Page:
Disclaimer: I received a bottle of Sawyer SPF 30 Stay Put Sunscreen Lotion to review as part of being a BibRave Pro. Learn more about becoming a BibRave Pro (ambassador), and check out BibRave.com to review, find and write race reviews!
I’ve never liked wearing sunscreen while running — even though I realize it’s important to stay protected from the sun.
I don’t remember what brand it was, but I recall a run a while ago where I just felt like the sunscreen was blocking my pores and it was making me even more hot. So, I thought it would be fun to try out a brand I hadn’t heard of before — Sawyer’s SPF 30 Stay Put Sunscreen Lotion.
I’ve pretty much used up the whole bottle. I’m sure I could wear sunscreen every day, but I haven’t been doing that, as I usually run in the evening and I never get burnt during those runs (there’s also shade at the Salisbury City Park). I used this on two long runs, my race yesterday and regularly during my trip to Florida, where I was outside a ton at the beach and pool.
I don’t love the feeling of thick and gloppy sunscreen — really, who does? I thought this sunscreen went on well and didn’t stay white for too long. I liked its consistency.
I’m not that knowledgeable about the science of sunscreen, but the Sawyer website says that its Breathable Matrix Formula “spreads into all layers of your skin, uniquely penetrating where other sunblocks simply can’t go.”
Although the website says it provides all-day protection, the back of the bottle does recommend reapplying it at least every two hours (after watching a video on the Sawyer website, it sounds like this is just required language). However, I’m sure I went more than two hours before reapplying it, and the only place I ended up with a bad burn was a spot I couldn’t reach on my back — which shows that the sunscreen did work.
Yesterday I thought I looked a little pink, but I applied the sunscreen before my race began at 6:30 a.m., after a short warm-up run (so my skin wouldn’t have been fully dry), and I didn’t get back to my hotel room until probably four hours later or so.
After I posted a picture with my sunscreen bottle on social media, a friend did let me know it has two ingredients banned in Hawaii — oxybenzone and octinoxate. Articles like this one state that those ingredients are bad for coral reefs. Be careful if you Google the ingredients, though, because high on the list were “articles” from brands selling their mineral sunscreens.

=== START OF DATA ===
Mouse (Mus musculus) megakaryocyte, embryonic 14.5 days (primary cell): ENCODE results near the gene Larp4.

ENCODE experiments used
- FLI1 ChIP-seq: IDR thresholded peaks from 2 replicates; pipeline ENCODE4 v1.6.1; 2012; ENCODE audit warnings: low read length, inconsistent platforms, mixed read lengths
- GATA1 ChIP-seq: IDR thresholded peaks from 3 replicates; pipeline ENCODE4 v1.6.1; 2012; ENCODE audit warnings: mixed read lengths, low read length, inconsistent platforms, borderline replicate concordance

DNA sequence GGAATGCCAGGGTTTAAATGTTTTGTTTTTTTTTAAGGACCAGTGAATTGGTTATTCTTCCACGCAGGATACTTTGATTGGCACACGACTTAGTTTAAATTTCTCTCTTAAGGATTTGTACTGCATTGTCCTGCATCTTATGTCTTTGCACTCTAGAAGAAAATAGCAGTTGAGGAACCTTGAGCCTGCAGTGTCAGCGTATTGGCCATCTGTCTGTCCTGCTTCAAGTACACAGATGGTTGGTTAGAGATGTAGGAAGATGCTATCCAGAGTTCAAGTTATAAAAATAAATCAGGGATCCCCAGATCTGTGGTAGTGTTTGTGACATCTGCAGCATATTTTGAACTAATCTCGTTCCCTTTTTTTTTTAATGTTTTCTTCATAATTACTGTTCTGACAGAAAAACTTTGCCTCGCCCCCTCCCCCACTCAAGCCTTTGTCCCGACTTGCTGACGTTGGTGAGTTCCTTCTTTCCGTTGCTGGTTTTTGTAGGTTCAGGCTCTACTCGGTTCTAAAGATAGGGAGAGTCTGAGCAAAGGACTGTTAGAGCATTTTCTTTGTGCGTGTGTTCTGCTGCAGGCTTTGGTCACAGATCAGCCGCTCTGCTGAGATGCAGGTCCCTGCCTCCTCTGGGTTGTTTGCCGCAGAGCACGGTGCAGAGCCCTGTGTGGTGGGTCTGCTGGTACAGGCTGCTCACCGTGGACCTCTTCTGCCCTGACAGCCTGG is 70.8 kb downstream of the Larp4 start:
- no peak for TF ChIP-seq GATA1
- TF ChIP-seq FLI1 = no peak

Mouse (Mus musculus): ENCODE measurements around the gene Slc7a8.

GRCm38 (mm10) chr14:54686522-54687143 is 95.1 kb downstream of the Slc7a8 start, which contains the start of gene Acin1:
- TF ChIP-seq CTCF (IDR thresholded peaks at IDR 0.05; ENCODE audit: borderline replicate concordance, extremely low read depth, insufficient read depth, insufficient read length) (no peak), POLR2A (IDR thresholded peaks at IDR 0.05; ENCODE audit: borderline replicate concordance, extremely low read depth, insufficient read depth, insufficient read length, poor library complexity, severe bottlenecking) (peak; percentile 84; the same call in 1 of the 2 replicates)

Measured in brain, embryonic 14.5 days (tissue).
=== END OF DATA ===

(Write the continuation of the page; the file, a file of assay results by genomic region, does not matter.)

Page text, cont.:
I never really paid much attention to the ingredients, but I think I’ve been using chemical-based sunscreens my whole life. Well-known brands of sunscreens do use chemicals, and mineral sunscreens are more expensive.
Mineral sunscreens also might not be as high-quality, a Consumer Reports article states. Here’s a direct passage from the article:
And unfortunately, in the past six years of sunscreen testing, none of the mineral products we’ve tested offer both top-notch UVA and UVB protection and meet their labeled SPF, says Susan Booth, the project leader for our sunscreen testing.
Luckily, I don’t live near coral reefs, and if you’re running with sunscreen, you’re likely taking a shower afterward but not getting directly into the ocean, so I’d think it wouldn’t be as direct of an effect.
The Sawyer sunscreen also does not include another chemical, avobenzone. You can learn more about how Sawyer works and why the brand doesn’t include avobenzone in a video on the Sawyer website.
During my long run in Florida with the sunscreen, I did notice sweat kind of bubbling up on my arms. It was extremely hot and humid that day, but as far as I know, the sunscreen was not making my run tough — it was just the heat and humidity. I also wore it for my half marathon yesterday, and although I didn’t have the run I wanted, I did not notice the sunscreen causing any problems.
I also didn’t have any problems with the Sawyer sunscreen running into my eyes.
I did notice that while wearing the Shady Rays Allure sunglasses I recently tested with the sunscreen, the inside area of the sunglasses by my nose was affected — it looks like that inside part has peeled/cracked. However, this isn’t visible from the outside — just something to note, and I didn’t contact Shady Rays or Sawyer about it. I’m not sure what exactly happened.
It is important to stay protected from the sun, and it’s probably something runners don’t think about enough. I know testing this sunscreen for BibRave has made me think about it more — and since my bottle is just about out in about a month, I clearly used it a good amount!
An eight-ounce bottle of the Sawyer Stay Put Sunscreen Lotion is $15.60 (and if you have an Amazon Prime credit card like I do, the website says you can get 15 percent back).
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